An accelerated return note (ARN) is an unsecured debt instrument that uses derivatives to offer leveraged returns and minimal loss exposure to retail investors.
Accelerated Return Notes came onto the scene around 2010-2012. They are a form of structured note marketed primarily by Merrill Lynch and Bank of America.
They were packaged as offering “accelerated” returns on familiar indexes and stocks. The way such returns are generated is by taking up 2x or 3x positions in calls and futures on the index or stock of choice.
The investor gets 2x or 3x the gains of the index, up to a participation limit, and only has 1:1 exposure to the downside. The investor’s participation is capped somewhere between 18% and 25%, and the returns above that amount are where the banks offering these products make their money.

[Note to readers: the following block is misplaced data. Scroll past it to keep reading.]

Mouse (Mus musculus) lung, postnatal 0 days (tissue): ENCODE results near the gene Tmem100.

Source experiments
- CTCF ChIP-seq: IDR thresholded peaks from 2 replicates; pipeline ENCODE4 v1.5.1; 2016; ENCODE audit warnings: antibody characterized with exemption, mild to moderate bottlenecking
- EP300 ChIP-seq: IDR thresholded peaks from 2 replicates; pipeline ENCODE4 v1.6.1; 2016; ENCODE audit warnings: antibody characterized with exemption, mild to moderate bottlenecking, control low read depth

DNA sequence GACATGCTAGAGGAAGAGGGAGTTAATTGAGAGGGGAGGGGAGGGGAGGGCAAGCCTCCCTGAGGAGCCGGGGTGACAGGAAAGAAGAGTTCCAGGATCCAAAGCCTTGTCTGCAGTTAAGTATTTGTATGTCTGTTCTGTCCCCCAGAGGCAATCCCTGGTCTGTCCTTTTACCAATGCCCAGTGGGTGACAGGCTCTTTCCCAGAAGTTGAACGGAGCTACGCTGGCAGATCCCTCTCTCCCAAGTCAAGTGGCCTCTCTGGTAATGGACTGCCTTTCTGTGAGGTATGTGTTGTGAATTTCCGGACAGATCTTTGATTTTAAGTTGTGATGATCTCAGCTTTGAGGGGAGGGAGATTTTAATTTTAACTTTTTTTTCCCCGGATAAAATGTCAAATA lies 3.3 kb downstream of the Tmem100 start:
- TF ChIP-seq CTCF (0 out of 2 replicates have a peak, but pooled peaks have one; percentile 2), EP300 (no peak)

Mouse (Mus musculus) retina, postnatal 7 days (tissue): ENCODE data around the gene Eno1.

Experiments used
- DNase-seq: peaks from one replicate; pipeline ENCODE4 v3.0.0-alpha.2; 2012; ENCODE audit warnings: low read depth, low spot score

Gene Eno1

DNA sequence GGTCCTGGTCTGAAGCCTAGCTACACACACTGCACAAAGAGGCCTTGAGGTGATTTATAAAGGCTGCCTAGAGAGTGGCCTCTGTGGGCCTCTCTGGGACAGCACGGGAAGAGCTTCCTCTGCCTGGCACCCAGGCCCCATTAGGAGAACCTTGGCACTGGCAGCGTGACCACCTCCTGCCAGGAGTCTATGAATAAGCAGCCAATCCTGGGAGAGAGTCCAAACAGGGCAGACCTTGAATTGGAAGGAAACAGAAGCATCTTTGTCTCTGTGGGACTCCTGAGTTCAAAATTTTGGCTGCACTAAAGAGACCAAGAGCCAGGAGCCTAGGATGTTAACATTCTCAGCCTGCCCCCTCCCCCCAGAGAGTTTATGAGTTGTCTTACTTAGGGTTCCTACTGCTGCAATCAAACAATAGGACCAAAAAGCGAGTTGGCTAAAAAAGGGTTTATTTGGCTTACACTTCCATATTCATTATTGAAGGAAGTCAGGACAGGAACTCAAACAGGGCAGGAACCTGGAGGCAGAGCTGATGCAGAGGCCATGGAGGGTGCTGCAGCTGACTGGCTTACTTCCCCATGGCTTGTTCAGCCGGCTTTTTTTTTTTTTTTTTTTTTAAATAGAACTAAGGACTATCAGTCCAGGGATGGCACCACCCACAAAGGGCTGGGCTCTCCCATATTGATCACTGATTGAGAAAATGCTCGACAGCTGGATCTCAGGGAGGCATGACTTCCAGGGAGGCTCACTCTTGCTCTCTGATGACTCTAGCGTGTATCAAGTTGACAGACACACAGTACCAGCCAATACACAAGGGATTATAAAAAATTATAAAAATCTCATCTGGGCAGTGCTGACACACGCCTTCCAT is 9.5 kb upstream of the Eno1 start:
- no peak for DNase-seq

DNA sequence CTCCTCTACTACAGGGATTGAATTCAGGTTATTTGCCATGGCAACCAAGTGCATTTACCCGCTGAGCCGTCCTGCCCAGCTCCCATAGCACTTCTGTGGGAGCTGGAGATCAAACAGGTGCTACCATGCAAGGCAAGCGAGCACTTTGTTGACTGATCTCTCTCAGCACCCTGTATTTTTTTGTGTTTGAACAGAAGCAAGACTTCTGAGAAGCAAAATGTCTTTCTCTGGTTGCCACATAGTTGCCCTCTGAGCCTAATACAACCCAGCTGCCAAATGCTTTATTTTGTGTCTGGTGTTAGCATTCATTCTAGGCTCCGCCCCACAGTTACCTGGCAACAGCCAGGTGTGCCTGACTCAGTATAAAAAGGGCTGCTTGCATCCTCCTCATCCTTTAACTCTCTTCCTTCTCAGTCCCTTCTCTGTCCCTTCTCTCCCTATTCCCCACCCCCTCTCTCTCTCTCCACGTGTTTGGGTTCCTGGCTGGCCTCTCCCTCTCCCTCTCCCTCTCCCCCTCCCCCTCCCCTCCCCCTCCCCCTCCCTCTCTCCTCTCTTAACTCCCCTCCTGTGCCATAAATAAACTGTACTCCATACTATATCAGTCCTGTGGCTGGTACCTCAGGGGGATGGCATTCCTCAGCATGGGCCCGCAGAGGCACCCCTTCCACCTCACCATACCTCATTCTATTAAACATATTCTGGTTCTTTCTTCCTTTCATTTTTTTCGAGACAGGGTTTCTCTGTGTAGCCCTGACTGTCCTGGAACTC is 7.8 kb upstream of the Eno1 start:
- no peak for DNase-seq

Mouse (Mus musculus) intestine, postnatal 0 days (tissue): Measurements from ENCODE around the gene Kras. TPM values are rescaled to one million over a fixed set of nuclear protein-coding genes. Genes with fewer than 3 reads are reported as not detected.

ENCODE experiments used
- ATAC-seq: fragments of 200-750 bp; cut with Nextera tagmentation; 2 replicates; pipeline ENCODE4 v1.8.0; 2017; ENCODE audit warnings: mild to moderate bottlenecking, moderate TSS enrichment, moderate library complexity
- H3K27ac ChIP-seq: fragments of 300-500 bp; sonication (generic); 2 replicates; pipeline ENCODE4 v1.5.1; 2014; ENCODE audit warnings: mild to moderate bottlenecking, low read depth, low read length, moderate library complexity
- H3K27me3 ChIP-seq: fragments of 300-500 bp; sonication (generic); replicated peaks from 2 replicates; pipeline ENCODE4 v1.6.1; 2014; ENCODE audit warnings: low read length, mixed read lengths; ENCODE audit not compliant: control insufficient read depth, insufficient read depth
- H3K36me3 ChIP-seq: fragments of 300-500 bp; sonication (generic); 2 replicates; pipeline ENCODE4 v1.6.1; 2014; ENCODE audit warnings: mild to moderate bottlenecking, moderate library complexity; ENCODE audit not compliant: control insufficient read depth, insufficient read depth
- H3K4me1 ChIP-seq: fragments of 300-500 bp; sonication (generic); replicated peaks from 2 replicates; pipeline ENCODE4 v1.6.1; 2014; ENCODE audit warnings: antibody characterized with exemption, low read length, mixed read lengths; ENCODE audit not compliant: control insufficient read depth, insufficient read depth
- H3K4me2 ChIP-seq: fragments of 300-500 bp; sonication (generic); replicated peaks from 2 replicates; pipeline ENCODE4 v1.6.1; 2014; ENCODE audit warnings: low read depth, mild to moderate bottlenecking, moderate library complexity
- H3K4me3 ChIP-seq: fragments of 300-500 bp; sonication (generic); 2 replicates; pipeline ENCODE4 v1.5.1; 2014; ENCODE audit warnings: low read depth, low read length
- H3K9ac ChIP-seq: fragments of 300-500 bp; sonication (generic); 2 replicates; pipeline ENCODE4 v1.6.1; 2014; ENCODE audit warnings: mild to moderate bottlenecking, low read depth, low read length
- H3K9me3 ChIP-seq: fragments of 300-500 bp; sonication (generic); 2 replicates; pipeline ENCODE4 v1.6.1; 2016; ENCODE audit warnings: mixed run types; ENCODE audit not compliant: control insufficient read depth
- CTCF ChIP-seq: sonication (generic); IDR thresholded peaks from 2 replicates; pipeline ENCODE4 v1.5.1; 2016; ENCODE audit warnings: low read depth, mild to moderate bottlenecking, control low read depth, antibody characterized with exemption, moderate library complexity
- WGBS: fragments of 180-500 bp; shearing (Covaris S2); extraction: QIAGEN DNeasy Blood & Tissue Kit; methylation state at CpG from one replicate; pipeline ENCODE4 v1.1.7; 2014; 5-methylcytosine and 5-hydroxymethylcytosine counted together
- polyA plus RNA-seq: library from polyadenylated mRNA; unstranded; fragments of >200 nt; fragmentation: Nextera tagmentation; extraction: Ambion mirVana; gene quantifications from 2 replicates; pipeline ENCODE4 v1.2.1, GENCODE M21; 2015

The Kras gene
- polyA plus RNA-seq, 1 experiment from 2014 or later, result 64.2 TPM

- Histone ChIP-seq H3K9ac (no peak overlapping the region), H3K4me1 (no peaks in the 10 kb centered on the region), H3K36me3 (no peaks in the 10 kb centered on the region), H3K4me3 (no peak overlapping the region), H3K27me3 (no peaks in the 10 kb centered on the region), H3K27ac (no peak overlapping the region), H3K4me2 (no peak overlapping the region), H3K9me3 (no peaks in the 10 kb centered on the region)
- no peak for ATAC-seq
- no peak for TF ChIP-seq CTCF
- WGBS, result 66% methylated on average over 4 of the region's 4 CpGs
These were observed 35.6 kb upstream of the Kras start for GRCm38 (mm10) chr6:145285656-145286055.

The majority of these contracts made the scene in 2011 and expired in 2013. Some structured notes offered principal protection, similar to indexed annuities and other financial products, but ARNs exposed the investor to 100% principal risk.
These products were not traded on exchanges and offered little-to-no liquidity. They must not have done well enough to keep these products on offer, because we can’t seem to find them now.
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